The very first comment asks why they took that job in the first place whereas the second one uses the wrong pronoun for them. Then there are several comments suggesting tinted moisturizer (!), sunscreen (!!), and other makeup-adjacent solutions. Which…I mean…just, no. They clearly state that they don’t want to wear makeup and just wants to know if it’ll negatively impact their career.

There were a few people pointing out that this was sexist in that men would not be asked any of these questions, even in a luxe beauty industry. Also, that that doesn’t mean makeup and that the OP might not have a client-facing role. Some commenters also pointed out that you can work in an industry without personally using the products.

But there were still several commenters who wanted to suggest products to deal with the bags and acne, which was not the question the OP was asking. At all. It got so bad, Alison had to put a blue note at the top (her box is blue) saying that these suggestions were unwelcomed. She included an add-on comment by the OP, who clarified that they were a queer BIPOC who was in IT and had been recruited by the company. It wasn’t a makeup brand, either. And that their immediate team was lovely. These comments were made by people from other divisions, who they only saw when they went into the office once a week or so.

A few people did say that they thought the disconnect was because some people viewed skincare as not being part of makeup whereas other people did. I thought that was an insightful comment. There were a few people who pointed out that skincare as a concept and industry was bullshit and that you really didn’t need to do anything other than splash it with water, which has been my own skincare regime for, well, my entire life.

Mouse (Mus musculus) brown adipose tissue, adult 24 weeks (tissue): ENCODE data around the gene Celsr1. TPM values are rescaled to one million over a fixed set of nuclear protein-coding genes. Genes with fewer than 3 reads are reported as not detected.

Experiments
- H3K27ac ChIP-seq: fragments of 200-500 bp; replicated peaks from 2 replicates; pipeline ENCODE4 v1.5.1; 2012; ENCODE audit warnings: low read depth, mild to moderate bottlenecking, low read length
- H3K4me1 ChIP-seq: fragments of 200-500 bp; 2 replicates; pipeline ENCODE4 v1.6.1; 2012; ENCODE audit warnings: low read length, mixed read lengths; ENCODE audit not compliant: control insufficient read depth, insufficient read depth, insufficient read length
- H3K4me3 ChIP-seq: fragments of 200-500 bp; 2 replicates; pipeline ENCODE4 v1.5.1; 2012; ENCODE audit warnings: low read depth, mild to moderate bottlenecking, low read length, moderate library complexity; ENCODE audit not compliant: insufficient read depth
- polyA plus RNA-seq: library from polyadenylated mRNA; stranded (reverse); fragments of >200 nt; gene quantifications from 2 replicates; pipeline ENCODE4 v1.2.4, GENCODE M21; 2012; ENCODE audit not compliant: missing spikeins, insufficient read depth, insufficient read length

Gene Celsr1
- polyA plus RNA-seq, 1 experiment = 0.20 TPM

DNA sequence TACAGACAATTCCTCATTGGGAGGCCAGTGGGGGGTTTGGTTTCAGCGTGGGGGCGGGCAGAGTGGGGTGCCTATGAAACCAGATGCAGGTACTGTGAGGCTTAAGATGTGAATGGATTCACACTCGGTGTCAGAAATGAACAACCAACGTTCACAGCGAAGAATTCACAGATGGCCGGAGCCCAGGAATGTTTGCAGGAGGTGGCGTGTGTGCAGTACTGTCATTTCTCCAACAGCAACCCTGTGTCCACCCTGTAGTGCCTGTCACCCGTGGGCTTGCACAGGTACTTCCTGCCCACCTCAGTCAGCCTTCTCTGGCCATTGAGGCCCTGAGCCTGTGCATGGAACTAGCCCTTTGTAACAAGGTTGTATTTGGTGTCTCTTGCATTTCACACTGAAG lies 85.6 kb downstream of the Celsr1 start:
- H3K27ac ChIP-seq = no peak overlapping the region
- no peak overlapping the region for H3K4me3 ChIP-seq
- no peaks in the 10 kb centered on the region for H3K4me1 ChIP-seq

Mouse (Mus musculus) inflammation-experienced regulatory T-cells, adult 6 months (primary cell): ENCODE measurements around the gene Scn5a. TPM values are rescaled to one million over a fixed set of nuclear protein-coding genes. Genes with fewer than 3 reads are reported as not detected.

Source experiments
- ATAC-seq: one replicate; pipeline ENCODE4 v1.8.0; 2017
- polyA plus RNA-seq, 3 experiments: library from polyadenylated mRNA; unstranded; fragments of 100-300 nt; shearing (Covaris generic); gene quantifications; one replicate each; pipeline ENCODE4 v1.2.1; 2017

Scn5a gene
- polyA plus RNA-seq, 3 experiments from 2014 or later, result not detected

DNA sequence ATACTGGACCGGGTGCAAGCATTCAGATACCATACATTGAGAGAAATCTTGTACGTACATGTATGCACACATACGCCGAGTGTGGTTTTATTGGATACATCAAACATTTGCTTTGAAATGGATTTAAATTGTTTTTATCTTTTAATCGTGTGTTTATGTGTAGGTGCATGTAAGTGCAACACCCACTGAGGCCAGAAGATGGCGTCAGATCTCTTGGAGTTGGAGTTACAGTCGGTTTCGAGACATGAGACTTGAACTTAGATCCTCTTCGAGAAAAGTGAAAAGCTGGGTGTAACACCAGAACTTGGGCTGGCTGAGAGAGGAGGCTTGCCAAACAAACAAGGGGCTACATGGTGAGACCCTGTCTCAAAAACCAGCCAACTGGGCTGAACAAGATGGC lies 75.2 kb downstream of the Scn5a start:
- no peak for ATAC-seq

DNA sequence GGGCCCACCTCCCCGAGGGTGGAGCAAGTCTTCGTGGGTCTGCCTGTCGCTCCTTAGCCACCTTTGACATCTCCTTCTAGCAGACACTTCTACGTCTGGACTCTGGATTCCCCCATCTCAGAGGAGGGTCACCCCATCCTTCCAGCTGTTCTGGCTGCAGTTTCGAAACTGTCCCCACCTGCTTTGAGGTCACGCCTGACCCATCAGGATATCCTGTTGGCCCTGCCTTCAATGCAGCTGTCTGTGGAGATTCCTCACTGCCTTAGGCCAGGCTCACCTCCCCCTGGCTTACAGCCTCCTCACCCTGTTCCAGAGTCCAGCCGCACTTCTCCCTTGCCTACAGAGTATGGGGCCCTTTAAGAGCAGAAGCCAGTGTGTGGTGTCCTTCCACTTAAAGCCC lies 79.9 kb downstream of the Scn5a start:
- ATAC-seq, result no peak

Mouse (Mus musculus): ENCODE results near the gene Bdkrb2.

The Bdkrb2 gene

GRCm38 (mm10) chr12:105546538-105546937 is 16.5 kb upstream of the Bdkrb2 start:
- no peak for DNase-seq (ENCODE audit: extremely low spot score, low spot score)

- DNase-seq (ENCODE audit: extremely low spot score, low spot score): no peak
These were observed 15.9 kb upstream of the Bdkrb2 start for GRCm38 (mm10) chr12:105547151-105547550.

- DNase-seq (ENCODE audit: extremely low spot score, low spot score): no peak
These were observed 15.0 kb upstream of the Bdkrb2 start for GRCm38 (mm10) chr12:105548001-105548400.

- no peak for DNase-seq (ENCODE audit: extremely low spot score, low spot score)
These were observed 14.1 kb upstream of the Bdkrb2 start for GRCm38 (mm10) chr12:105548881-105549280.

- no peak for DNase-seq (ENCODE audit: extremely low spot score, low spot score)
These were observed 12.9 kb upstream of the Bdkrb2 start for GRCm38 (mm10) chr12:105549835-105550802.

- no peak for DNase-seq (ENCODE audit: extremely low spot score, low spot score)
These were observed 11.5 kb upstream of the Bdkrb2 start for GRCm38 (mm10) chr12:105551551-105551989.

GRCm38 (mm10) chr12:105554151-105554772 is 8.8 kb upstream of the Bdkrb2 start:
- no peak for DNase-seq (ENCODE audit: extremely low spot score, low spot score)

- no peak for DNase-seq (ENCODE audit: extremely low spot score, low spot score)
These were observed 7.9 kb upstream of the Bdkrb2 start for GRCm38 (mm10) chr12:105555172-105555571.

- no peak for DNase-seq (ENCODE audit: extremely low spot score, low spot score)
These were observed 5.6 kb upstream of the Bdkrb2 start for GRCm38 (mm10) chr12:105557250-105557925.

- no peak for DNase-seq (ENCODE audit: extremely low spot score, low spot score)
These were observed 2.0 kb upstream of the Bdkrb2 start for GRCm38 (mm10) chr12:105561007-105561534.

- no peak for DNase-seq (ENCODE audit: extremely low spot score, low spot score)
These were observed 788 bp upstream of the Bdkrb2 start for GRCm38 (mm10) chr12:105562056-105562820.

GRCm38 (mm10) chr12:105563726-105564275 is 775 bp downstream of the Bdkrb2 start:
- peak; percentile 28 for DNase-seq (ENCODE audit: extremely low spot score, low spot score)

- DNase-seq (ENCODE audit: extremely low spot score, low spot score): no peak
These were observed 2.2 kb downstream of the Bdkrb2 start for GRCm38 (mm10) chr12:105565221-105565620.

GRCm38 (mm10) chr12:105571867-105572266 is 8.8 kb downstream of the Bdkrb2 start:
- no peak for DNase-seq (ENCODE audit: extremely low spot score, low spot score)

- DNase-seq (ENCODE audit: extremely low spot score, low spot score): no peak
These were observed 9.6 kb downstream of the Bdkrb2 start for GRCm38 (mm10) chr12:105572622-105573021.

Bottom line is, the OP was not asking for tips on how to deal with acne or eye bags. They wanted to know if their lack of makeup use would hurt their career. All the people justifying why they should be allowed to offer these tips really got on my nerves. But it happens every time there’s a question about makeup use. I’m an old feminist and it makes me sad that in 2022, women and female-presenting people are still fucking expected to wear makeup. And, no, ‘just a little’ doesn’t make it better when you don’t want to wear any at all. It’s fascinating (but also frustrating) that a commentariat that is usually so thoughtful about gender issues is so ignorant on this one. Not everyone, of course, but much more so than on any other issue.